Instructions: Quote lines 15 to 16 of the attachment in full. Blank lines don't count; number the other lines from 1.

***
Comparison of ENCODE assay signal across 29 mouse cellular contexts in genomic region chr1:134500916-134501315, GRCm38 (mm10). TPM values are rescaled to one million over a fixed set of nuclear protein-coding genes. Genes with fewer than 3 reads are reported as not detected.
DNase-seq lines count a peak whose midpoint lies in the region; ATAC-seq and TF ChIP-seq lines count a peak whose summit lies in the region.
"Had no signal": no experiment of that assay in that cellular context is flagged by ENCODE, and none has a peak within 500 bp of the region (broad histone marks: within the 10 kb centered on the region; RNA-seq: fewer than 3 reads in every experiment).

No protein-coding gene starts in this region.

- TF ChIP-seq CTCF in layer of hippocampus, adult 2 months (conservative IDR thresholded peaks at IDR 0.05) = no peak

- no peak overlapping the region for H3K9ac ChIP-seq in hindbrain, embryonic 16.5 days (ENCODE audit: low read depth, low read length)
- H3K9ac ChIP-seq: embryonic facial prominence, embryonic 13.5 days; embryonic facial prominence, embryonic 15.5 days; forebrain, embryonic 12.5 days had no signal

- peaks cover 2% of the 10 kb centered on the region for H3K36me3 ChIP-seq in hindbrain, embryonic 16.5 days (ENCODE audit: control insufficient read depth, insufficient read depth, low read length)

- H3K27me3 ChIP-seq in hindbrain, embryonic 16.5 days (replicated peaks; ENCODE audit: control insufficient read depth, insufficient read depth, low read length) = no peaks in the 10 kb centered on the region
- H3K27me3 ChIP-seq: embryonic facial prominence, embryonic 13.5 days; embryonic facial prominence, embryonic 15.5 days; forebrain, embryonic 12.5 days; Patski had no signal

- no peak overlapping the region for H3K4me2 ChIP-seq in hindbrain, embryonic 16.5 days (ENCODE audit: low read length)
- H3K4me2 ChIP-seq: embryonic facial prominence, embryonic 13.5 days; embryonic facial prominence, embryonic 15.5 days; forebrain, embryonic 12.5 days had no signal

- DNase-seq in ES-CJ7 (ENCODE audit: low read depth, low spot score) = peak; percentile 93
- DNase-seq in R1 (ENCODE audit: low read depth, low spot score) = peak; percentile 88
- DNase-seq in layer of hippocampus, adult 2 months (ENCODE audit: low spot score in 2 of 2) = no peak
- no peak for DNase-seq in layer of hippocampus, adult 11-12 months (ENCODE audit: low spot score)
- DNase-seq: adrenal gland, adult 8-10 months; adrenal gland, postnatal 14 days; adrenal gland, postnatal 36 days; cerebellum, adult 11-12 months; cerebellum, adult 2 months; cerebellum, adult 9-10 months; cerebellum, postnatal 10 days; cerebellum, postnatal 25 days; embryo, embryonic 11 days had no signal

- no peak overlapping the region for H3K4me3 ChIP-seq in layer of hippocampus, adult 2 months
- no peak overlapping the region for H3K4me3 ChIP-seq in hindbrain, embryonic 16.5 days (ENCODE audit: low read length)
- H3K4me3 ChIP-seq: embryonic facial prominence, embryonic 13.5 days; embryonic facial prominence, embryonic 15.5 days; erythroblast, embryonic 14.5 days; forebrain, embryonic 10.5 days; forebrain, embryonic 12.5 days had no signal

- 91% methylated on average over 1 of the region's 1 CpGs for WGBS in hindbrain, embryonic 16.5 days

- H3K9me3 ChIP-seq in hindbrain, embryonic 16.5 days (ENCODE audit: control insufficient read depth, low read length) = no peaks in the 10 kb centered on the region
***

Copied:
- DNase-seq in layer of hippocampus, adult 2 months (ENCODE audit: low spot score in 2 of 2) = no peak
- no peak for DNase-seq in layer of hippocampus, adult 11-12 months (ENCODE audit: low spot score)